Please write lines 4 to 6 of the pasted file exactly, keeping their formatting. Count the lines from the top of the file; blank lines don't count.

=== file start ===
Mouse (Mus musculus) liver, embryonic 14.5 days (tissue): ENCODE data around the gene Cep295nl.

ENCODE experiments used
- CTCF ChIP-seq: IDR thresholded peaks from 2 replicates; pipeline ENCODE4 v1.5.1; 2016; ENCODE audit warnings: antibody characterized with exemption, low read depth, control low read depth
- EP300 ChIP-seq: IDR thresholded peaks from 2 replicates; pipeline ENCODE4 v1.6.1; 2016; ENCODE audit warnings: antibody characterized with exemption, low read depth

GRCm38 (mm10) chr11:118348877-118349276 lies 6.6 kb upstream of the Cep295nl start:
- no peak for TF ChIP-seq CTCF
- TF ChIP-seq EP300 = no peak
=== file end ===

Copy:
- EP300 ChIP-seq: IDR thresholded peaks from 2 replicates; pipeline ENCODE4 v1.6.1; 2016; ENCODE audit warnings: antibody characterized with exemption, low read depth

GRCm38 (mm10) chr11:118348877-118349276 lies 6.6 kb upstream of the Cep295nl start:
- no peak for TF ChIP-seq CTCF